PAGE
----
Trimming the fat: Twins believe slimmer is better for starting pitcher Boof Bonser

;FORT MYERS, Fla. (AP) – Boof Bonser caused his share of double-takes from Twins teammates and coaches when he walked through the clubhouse upon arrival at spring training this week.

It sounded like some high-school reunion, with the 26-year-old drawing rave reviews of his trimmed physique from people who hadn’t seen him in months and everyone asking just how many pounds he lost.

“About 30,” was Bonser’s answer. That puts him at about 235 pounds, a weight the team is much more comfortable with for a leading candidate to take one of the open spots at the front of the rotation.

“He looks great. That’s kind of what we had all talked about last year at the end, something that might help him,” manager Ron Gardenhire said.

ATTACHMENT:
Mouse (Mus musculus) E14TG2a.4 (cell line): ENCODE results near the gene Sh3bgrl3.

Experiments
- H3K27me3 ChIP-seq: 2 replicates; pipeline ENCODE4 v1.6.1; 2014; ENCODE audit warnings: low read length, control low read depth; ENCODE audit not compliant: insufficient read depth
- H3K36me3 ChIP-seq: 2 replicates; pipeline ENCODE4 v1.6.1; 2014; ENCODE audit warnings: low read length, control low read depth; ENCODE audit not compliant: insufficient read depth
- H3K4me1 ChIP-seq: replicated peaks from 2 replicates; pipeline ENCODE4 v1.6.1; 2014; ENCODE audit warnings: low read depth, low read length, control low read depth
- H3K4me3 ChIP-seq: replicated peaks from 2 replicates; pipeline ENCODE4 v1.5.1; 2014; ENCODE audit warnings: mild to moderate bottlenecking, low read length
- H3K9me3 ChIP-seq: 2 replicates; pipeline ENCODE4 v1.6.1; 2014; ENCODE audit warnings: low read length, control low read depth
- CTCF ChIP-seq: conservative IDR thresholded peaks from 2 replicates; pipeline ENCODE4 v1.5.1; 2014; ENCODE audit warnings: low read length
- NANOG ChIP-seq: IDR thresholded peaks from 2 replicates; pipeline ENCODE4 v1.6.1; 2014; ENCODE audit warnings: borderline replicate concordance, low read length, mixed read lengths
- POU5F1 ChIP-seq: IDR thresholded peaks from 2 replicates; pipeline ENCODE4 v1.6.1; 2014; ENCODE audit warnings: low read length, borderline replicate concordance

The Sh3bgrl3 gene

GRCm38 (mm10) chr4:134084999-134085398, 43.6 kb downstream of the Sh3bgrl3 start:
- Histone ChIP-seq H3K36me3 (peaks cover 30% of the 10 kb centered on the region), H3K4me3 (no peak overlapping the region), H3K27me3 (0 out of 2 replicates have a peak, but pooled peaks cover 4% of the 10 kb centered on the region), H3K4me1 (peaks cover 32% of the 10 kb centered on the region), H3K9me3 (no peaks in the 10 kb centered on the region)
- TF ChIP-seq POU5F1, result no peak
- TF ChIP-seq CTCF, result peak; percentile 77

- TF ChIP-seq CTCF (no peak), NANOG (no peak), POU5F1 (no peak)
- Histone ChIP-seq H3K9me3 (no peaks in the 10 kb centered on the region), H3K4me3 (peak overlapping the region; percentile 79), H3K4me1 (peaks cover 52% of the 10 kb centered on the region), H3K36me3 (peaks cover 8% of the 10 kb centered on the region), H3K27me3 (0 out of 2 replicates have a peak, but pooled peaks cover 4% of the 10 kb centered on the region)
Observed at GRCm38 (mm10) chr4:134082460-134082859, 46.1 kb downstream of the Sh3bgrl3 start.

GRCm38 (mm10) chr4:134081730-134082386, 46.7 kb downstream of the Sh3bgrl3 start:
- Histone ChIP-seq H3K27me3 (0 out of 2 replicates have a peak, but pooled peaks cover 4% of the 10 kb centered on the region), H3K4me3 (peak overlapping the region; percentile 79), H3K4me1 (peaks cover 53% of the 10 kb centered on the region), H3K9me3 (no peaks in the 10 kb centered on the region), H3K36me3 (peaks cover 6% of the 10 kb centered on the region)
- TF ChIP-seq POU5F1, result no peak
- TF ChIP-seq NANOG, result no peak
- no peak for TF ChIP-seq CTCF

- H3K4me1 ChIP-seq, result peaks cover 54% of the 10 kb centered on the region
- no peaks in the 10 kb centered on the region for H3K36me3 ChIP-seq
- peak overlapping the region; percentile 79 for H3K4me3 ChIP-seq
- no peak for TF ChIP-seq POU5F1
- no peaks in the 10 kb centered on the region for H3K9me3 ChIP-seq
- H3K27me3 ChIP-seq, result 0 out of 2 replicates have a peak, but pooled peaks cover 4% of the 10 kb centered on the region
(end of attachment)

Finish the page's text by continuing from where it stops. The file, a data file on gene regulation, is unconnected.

Bonser showed promise as a rookie in 2006, when he posted a 7-6 record and a 4.22 ERA over 18 starts and 100-plus innings and even started the second game of the opening playoff series. He held Oakland to two runs in six innings.

Last season wasn’t so smooth for the right-hander who came to Minnesota with Joe Nathan and Francisco Liriano in the famously lopsided trade with San Francisco for A.J. Pierzynski in November 2003. Bonser went 8-12 with a 5.10 ERA in 173 innings. He made 30 starts, but he was yanked in the sixth or earlier too many times. May was excellent: a 4-0 record and 2.45 ERA. But the other months were more of a struggle.

“The numbers I put up, I obviously didn’t like that,” Bonser said. “I wasn’t too nervous. It was just the whole fact of trying to read hitters and stuff like that and learning what’s going on.”

Bonser downplayed the effect his weight had on his endurance, but he was eager to dedicate himself to a better diet and began the process soon after the Twins played their final game. He hired a nutritionist to help make better food choices, and he’s considering ordering healthy portions from an outside restaurant when the season begins to avoid the greasy, high-calorie spread in the clubhouse.

“Bonser worked hard, but he worked hard on the field and off the field,” Gardenhire said. “He worked hard at dinner time. As an athlete, you have to know how to take care of yourself.”